Social affairs committee would allow new tobacco products to market
The long-standing dispute over new smokeless tobacco products is set to return to the Riigikogu on Thursday next. The Riigikogu Social Affairs Committee recommends allowing such products as well as menthol-flavored e-cigarettes.
New heated tobacco products appeared a few years ago, and while they still do not have a proper name in Estonian, user figures are swelling. Because primary manufacturer Philip Morris claims their invention does not produce smoke, selling them in Estonian shops is prohibited. Estonia only allows smoking tobacco products. The company's website directs clients to Latvia.
Allowing smokeless tobacco products has been discussed in the parliament for over a year, with the final decision expected next Thursday. That is when the bill initially meant to regulate the tobacco products' monitoring system will come up for its second reading.
Social affairs committee chair Tõnis Mölder (Center) points out that the European directive the draft legislation aims to adopt concentrates on more than just monitoring, which is why the committee has complemented the text.
"The other side of it is allowing to market new smokeless tobacco products. In truth, the directive obligates member states to comply in this regard," Mölder told ERR.
The Ministry of Social Affairs disagrees.
Minister Tanel Kiik (Center) recently wrote that the committee's proposal would change the principles of Estonia's tobacco policy, even opening the market to tobacco candy.
"The aim of tobacco policy should be to reduce tobacco consumption. Allowing additional products entails the risk of the number of users growing that is not in the interests of public health," Kiik said.
Fellow centrist Mölder takes a different view.
"As our neighbors in the European Union have already adopted the directive in full, we will inevitably start seeing products here that shouldn't be allowed or sold here. In other words, we would be creating a favorable environment for the black market," Mölder said.
The chairman emphasized that the social affairs committee did not write the bill for Philip Morris so to speak. The bill only mentions new smokeless products. This means that every producer must first say which category their product belongs in and get approval from the Health Board.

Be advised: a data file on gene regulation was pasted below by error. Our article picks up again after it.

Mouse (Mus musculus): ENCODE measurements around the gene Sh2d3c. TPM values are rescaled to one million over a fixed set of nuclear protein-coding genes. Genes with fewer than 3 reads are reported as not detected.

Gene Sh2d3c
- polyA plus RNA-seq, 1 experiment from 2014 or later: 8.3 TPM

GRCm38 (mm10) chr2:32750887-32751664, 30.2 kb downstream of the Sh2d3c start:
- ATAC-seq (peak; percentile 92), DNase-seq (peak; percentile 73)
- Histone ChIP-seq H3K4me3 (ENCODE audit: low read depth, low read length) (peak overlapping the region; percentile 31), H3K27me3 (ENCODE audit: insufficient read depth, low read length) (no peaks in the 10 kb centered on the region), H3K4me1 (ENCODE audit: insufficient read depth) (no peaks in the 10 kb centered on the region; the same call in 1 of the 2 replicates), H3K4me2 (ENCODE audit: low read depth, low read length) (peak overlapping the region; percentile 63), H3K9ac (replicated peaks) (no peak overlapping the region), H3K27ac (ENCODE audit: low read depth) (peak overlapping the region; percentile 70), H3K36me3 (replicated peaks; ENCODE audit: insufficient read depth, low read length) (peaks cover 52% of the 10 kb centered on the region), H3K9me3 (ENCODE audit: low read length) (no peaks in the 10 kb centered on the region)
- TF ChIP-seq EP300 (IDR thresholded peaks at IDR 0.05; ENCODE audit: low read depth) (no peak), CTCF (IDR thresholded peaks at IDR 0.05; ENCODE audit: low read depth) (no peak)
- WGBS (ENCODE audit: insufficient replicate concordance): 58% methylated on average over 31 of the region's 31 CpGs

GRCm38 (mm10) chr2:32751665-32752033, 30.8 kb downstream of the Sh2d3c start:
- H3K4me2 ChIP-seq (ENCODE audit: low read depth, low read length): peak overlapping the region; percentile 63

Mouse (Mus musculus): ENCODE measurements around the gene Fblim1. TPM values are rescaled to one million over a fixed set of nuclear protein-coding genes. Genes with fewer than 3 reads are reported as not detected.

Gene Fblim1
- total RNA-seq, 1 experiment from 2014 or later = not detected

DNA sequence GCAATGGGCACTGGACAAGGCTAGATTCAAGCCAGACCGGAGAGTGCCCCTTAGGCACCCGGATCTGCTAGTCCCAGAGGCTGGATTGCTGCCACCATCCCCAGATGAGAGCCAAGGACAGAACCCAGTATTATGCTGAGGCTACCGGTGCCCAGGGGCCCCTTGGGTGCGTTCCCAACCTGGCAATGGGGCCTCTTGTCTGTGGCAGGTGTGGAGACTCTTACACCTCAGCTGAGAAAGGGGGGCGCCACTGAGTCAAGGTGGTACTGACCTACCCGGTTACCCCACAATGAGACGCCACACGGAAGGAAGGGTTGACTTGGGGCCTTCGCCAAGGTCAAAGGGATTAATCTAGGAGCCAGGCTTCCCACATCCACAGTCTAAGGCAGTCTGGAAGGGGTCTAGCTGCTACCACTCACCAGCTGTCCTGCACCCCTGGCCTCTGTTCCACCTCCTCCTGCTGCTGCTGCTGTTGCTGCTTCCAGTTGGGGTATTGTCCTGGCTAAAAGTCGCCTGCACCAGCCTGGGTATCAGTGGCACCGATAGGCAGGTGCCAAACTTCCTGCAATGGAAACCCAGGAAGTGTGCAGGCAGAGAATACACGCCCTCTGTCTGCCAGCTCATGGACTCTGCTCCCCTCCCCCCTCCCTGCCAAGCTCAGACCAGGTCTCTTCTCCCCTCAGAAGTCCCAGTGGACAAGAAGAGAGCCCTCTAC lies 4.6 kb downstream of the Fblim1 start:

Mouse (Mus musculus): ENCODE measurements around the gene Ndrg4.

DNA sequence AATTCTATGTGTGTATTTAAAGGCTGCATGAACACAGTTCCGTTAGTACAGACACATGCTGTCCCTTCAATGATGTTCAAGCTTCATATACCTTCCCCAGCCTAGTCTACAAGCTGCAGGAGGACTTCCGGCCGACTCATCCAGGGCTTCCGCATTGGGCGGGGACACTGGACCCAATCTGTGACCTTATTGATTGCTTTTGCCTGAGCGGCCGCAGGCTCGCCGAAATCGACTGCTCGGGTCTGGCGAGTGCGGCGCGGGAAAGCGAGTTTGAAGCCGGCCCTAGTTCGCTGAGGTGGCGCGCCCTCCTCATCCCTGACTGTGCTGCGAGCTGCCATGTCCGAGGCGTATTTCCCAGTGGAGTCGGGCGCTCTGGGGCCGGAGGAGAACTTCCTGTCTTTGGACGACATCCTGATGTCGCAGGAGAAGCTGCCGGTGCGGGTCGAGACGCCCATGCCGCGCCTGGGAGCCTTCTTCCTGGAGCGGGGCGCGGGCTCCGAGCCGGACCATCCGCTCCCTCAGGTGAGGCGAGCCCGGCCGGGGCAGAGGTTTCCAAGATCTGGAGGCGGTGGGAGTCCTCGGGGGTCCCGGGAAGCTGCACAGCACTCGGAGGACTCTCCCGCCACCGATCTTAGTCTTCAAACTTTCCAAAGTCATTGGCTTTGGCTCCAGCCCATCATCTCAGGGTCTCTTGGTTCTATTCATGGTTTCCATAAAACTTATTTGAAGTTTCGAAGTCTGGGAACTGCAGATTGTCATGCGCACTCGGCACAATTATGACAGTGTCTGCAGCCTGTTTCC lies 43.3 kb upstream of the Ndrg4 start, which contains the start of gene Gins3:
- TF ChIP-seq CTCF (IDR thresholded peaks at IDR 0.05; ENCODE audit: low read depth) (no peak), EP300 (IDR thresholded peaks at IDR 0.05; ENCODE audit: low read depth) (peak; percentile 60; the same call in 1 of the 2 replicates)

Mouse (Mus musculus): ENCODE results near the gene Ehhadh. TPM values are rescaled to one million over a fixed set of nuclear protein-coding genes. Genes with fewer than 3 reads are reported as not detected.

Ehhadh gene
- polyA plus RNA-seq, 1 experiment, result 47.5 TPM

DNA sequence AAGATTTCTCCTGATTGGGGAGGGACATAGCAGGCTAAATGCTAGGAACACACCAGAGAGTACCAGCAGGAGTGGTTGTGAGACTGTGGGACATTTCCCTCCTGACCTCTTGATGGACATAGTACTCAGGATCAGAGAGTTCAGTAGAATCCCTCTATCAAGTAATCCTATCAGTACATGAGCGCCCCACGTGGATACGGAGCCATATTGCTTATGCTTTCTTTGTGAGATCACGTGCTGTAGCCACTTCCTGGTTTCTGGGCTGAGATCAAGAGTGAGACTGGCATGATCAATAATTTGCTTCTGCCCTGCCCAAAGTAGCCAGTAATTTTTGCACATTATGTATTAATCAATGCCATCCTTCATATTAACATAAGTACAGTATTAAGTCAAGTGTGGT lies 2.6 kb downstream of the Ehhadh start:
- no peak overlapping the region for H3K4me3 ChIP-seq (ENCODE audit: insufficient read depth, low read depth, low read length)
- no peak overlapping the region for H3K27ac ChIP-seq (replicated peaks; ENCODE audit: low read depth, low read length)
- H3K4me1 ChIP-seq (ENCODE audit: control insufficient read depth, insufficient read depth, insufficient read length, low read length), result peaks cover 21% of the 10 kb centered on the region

Chief specialist for the board Annemari Linno said it will have to compare new products to existing ones. "In terms of whether it has new properties or uses new technology."
The important thing is that the bill would not allow older smokeless tobacco products, such as chewing tobacco or snuff.
How will the Health Board decide whether a tobacco product is smoked or smokeless? There are several options when it comes to heated tobacco products.
Entrepreneurs are saying that smoke is not created when the temperature remains below 300 degrees. Germany still classifieds such products as smoked because carbon monoxide created during the heating process is classified as a component of smoke.
Annemari Linno said the board does not have fixed guidelines. "We will need to develop necessary criteria, but because the matter has not been regulated on the legislative level, I cannot presently say what they should be."
Menthol e-cigarette liquids
The bill set to reach the floor on Thursday would soften another aspect of tobacco policy. Tõnis Mölder said that in addition to new tobacco products, flavored e-cigarette liquids also cross the border with people. The committee has decided to allow menthol-flavored e-liquids to be sold once again.
"I'm sure the parliament has members who support a more liberal policy toward all manner of flavors and smells. The social affairs committee has only tabled the question of allowing menthol, similarly to regular cigarettes," Mölder said.
The committee's restraint is disliked by the Riigikogu Smokeless Estonia support group the chairman of which Tarmo Kruusimäe said that if menthol is allowed again, other flavors should be too.
The bill does not include an excise duty cut hoped for by the support group or deal with excise duties for smokeless tobacco products for that matter.
Mölder said the debate will likely take place in the future, while excise duty policy is up to the finance committee.
"We are talking about an advertising ban in some way, that minors should not be allowed to buy these products and that if we have harmful tobacco products for sale in Estonia they should be designated and labeled as such," Mölder said.
While he admits that new tobacco products are also harmful for people's health and mainly attract young people, Mölder described the new alternatives as safer than traditional cigarettes.
"Allowing these products to market will definitely result in more tobacco users. Especially in younger age groups. Meaning that the state will have to maintain broad-based prevention efforts here. However, if it will help long-time smokers break out of the smoking chain, it is another strong argument and we definitely want to help those people," Mölder said.
Right now, the bill is still a week away from its second reading. Tarmo Kruusimäe forecast the Riigikogu will pass the bill without further ado. Speaking in favor of this is the fact the social affairs committee supported the bill unanimously.
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Editor: Marcus Turovski